Photo: City of London Freemen's School Swimming Pool © Hawkins\Brown
Building processes include considerations from transportation of materials to the actual construction itself. Wood is a lighter construction material, often reducing the number of deliveries and the amount of fuel used. Methods such as offsite construction also improve efficiency and time spent on site. When compared to building with other materials, timber consistently provides programmatic savings.
Wood Information Sheets
This Wood Information Sheet will give readers a solid understanding of timber frame construction and contains information on the benefits of its use, as well as the ways in which it can work with other construction materials such as external cladding on brick walls.
This module is a teaching aid for tutors delivering courses on the use and design of timber in engineering and architecture.
This unit covers the following topics: timber construction; working within dimensional limits; wall thickness; and building orientation.
This unit covers the following topics: thermal performance; airtightness; and acoustic performance.
This unit covers the following topics: introduction to off-site construction; different methods of off-site construction; designing for off-site construction; and construction sequence.
Timber as a construction material offers many opportunities for mitigating the impacts of climate change. Callum Hill and Andrew Norton explore the targets and challenges ahead for the construction sector.
Robert Hairstans on the benefits of off-site timber construction.
Daniel Ball assesses the current problems in the UK's housebuilding industry and suggests how timber offers a solution.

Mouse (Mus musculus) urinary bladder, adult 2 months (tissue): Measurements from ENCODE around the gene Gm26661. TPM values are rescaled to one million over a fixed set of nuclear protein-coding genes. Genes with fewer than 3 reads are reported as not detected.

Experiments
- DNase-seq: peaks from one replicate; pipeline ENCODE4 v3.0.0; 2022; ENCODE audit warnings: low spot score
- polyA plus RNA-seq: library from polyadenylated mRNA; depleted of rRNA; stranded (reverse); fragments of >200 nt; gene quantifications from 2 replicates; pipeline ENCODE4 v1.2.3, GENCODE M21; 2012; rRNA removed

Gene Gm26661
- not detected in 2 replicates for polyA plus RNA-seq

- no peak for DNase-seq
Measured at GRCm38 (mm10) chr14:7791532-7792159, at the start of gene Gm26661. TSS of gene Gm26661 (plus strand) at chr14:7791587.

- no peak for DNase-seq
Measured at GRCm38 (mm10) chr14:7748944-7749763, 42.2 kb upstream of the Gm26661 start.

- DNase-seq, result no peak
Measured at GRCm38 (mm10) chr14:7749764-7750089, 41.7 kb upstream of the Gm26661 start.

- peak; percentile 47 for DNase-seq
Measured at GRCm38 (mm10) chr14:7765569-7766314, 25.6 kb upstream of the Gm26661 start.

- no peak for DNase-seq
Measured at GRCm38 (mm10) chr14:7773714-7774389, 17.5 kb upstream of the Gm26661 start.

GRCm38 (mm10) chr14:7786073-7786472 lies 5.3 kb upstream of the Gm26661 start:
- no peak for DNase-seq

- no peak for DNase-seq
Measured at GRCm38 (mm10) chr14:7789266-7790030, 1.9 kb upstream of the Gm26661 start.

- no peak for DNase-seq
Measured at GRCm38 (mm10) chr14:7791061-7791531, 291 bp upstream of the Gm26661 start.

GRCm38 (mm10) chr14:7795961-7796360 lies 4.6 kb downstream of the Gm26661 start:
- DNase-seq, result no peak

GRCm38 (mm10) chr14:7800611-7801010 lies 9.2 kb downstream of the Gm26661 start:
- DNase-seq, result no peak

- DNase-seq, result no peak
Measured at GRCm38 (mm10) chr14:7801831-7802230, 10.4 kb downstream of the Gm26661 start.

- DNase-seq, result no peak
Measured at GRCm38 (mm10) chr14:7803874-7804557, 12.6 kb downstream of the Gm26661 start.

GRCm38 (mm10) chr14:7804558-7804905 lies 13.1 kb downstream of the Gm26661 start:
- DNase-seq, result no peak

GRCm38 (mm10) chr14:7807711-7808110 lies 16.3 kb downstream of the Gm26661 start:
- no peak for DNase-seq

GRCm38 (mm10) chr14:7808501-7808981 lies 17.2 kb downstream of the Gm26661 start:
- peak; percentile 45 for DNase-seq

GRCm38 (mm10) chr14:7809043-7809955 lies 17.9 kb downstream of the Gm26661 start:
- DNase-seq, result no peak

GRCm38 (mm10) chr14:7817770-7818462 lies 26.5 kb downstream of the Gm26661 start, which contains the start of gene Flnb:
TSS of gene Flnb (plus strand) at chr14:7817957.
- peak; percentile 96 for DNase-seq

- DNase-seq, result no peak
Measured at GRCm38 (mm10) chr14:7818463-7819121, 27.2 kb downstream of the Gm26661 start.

Tom Waddicor reports on how the use of timber can reduce construction waste.
Ron Bakker discusses a recent research project on tall timber buildings.
Delivering sustainability: what does the construction industry want from its timber and timber product suppliers? (2017)
Sustainability is a key concern for those who work with timber. Charlie Law reviews feedback from sustainability professionals within the construction industry summarising what is being achieved and what more can be done to meet the standards required.
Timber Building Case Studies
Cork House is unique; it is the built form of a radical new approach to construction and sustainable design. The architects, Matthew Barnett Howland, Dido Milne and Oliver Wilton, set out to re-think a building from first principles, considering each stage of its life, including whole-life carbon, material life-cycle and design for disassembly.
The architect Hawkins\Brown has used timber to create an elegant cathedral-like structure for a new swimming pool, a structure which is also corrosion-resistant, resilient and carbon-neutral.
Storey’s Field Community Centre and Nursery is a building of rare quality. It was shortlisted for the Stirling Prize and cited, in its RIBA Award, as demonstrating ‘how an architect can add joy, an enhanced experience of materials and human dimension to every part of a building’.
The Enterprise Centre, a new building on the University of East Anglia (UEA) campus, is an outstanding example of sustainability and low-embodied carbon construction.